3 Ways to Execute Your Investment Plan

3 Ways to Execute Your Investment Plan

By Ron DeLegge, Editor

August 31, 2011

Investing without an investment plan is like shooting in the dark. Yet, a large number of investors are doing both. Why does it matter? Because operating without an investment plan only increases the odds of failure.

Let's analyze three keys to having a successful investment plan.

Cultivate a Disciplined Savings Habit

A consistent and disciplined savings habit is the lifeblood of all thoughtful investment plans. Without money, there's nothing to plan for.

While the exact amount you decide to save is a personal decision, it should be based upon your unique financial circumstances. For example, individuals with higher incomes should most definitely be able to save more compared to individuals with lower incomes. Likewise, individuals with lower incomes should not use their limited resources as an excuse to self-pillage.

Saving is a form of self-respect and people that don't save are penalizing themselves. Excuses like, 'I can't afford to save because I have too many bills,' don't count. Everyone has bills, but following through on a realistic savings plan is one of the keys to minimizing their burdens.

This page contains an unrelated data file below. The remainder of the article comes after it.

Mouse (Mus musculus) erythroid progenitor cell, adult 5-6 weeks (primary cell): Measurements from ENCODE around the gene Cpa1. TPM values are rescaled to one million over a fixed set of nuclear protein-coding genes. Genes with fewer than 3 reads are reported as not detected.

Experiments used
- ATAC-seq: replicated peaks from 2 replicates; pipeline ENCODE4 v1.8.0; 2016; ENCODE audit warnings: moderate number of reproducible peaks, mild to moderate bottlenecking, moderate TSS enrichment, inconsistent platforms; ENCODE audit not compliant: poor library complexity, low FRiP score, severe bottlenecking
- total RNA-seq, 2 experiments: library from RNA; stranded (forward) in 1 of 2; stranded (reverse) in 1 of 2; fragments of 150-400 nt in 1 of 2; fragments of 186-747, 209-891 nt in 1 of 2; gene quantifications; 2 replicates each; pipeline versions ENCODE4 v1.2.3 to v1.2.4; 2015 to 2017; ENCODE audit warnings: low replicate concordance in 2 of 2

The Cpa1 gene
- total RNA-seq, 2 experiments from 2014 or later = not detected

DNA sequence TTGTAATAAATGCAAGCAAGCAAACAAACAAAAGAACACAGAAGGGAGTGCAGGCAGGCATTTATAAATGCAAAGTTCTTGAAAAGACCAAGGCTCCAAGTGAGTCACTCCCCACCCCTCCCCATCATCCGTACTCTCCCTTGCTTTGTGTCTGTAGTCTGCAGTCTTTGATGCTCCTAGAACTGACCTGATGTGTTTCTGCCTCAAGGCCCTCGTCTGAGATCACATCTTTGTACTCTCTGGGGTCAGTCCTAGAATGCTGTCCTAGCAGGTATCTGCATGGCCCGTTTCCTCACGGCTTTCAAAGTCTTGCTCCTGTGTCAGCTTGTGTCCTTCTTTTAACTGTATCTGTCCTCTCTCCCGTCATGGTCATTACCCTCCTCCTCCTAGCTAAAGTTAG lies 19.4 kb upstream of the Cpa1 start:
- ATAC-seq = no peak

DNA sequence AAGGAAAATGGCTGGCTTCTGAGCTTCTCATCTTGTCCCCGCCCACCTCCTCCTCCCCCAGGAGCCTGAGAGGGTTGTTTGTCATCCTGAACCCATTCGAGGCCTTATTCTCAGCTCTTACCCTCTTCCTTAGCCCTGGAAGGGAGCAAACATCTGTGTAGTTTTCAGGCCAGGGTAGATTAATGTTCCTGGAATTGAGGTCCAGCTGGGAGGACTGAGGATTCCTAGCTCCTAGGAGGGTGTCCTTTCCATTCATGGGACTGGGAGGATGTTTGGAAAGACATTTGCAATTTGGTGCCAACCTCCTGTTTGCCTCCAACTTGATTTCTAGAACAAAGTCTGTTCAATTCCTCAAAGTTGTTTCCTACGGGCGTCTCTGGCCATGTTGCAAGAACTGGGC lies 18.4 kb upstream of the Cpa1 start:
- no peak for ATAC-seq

Invest Realistically not Fancifully

'My goal is to have compounding returns of 25% just like Warren Buffett,' is not an investment plan. Why? Because one of the key ingredients to a plan is that it should be realistic and reasonably achievable. Expecting Buffett-like returns (NYSE: BRK-B) is neither.

The best strategy for most people is to own low cost index funds or ETFs that cover a broad spectrum of asset classes. This includes bonds (NYSEArca: LQD), U.S. stocks (NYSEArca: VTI), emerging market stocks (NYSEArca: EEM), international stocks (NYSEArca: EFA), TIPS (NYSEArca: GTIP), commodities (NYSEArca: DBC), real estate (NYSEArca: RWO), and cash.

A well drafted investment plan should map out the exact percentages of each of these investment to be allocated inside your portfolio. It should also tell you how often to rebalance your investments.


Here's another detail I almost forgot to mention: Your investment plan should also explain how long it will take you to reach your investment goal. Again, make sure your timetable and your objectives are in agreement. For instance, having a goal to reach $1 million in ten years by saving $50 per month is not going to happen.

While your investment plan does not need to be elaborate, it should definitely be achievable, realistic and tailored to your personal needs. ETFguide's Ready-to-Go ETF Portfolios have been helping investors to build and manage simple portfolios.

Finally, the best written investment plan is useless if you don't follow through on it. In this regard, I have three suggestions: Execute, execute and execute!

The views and opinions expressed herein are the views and opinions of the author and do not necessarily reflect those of Nasdaq, Inc.

The views and opinions expressed herein are the views and opinions of the author and do not necessarily reflect those of Nasdaq, Inc.

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